ANCHORAGE - A 90-day 'open season' has begun for potential North Slope natural gas shippers to bid how much they'd pay to use a proposed pipeline.
The Anchorage Daily News reports this is a major test for the Alaska Pipeline Project of TransCanada and Exxon Mobil. It could determine whether investors will sink billions of dollars into a high-pressure pipeline to Valdez or Alberta, Canada.
"It is a very significant milestone," said Alaska Revenue Commissioner Pat Galvin.
The TransCanada vice president of Alaska development, Tony Palmer in Calgary, said the most likely result at the end of July will be bids loaded with conditions. That will start a period of negotiations.
"We will work through the fall and through Christmas to try to resolve these differences with customers," Palmer said.
TransCanada has an exclusive state license under the 2007 Alaska Gasline Inducement Act. The state could invest half a billion dollars in the project.
The state has already paid the Alaska Pipeline Project partners about $10 million. Other inducements are available to gas producers on the North Slope if they or their marketers sign contracts to put gas in the line.
Because the pipeline company isn't a public agency and open season is a commercial transaction loaded with trade secrets and proprietary financial information, Alaskans may not learn the results of the bidding period until the end of the year at the earliest.
An agreement would be filed with the Federal Energy Regulatory Commission, the nation's main pipeline regulator.
While only one company can be licensed under the Gasline Inducement Act and receive its inducements, nothing prevents other companies from developing a pipeline project. The two main North Slope oil producers, Conoco Phillips and BP, have a project they call Denali. A 90-day open season for Denali starts in July.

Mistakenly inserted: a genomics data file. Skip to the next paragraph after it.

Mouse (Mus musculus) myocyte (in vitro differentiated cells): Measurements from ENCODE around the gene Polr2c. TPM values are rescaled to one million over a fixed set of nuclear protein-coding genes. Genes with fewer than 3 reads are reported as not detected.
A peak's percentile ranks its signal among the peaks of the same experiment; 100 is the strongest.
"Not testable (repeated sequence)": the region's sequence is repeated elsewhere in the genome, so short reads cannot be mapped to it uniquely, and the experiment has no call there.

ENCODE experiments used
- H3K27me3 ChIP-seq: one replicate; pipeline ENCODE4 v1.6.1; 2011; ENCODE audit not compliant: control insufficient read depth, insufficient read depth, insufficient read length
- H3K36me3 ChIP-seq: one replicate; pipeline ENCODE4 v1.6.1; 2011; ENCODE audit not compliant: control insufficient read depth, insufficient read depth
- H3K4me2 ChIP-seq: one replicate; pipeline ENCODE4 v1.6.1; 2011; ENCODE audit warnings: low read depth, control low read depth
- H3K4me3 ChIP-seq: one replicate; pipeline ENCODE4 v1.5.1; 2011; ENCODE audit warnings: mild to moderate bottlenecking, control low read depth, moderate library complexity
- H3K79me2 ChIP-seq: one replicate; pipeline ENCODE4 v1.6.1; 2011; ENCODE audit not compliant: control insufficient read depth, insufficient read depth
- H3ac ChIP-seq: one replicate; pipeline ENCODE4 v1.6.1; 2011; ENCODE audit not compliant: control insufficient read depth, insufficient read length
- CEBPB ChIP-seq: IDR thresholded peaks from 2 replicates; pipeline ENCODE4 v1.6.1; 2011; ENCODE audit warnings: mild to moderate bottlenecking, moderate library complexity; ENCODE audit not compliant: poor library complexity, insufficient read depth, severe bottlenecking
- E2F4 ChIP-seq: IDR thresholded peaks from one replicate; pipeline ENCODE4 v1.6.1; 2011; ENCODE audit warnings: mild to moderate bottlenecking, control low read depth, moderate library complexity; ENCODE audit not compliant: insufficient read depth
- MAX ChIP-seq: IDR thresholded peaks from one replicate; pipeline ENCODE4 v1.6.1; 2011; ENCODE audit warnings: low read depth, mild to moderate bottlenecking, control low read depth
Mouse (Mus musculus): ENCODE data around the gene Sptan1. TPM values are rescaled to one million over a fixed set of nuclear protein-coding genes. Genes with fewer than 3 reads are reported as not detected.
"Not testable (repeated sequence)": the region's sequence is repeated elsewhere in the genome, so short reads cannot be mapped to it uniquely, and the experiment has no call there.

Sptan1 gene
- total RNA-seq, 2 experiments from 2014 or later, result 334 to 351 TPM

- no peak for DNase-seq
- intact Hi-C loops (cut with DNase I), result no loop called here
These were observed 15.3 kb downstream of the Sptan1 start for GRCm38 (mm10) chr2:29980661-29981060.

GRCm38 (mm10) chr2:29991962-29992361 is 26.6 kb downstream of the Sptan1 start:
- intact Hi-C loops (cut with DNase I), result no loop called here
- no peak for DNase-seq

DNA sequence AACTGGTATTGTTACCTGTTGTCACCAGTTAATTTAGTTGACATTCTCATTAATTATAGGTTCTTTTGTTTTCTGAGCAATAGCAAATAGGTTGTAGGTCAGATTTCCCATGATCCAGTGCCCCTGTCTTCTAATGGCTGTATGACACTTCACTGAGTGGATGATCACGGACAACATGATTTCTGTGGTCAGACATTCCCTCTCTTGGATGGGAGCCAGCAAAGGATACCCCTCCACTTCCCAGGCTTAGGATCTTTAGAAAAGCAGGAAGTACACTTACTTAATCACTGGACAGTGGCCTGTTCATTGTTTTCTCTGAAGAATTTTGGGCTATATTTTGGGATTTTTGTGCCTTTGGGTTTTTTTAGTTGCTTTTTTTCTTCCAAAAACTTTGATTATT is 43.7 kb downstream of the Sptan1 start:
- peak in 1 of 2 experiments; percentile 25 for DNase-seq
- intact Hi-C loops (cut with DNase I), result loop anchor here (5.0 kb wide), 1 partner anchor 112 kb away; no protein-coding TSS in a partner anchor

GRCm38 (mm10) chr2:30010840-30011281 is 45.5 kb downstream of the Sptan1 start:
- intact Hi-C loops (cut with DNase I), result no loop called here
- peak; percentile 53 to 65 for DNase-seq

TransCanada said it would either build a line to Alberta, where Alaska gas will feed into an existing network connecting to Canada and the United States, or to Valdez, where the gas would be liquefied and transported by ship to the Lower 48 or to other countries. Either line would contain taps for spurs to utilities in Alaska.
The North Slope's natural gas was discovered along with the oil over 40 years ago. But gas is a much less lucrative business than oil. Since Prudhoe Bay started production 33 years ago, the gas that rises up through the oil wells mostly gets reinjected back underground to help scrub out more oil and to save for later.
Natural gas prices are now higher and global demand is expected to grow.
The pipeline would start with a 58-mile, 32-inch spur from Exxon's Point Thomson gas field east of Prudhoe Bay, and would include a multibillion-dollar gas treatment plant at Prudhoe. From Prudhoe to its destination, the line's diameter would be 48 inches with pipe walls more than an inch thick.
A 1,700-mile pipeline to Alberta would cost between $32 billion and $41 billion, said TransCanada's Palmer. An 803-mile line to Valdez would cost between $20 billion and $26 billion.
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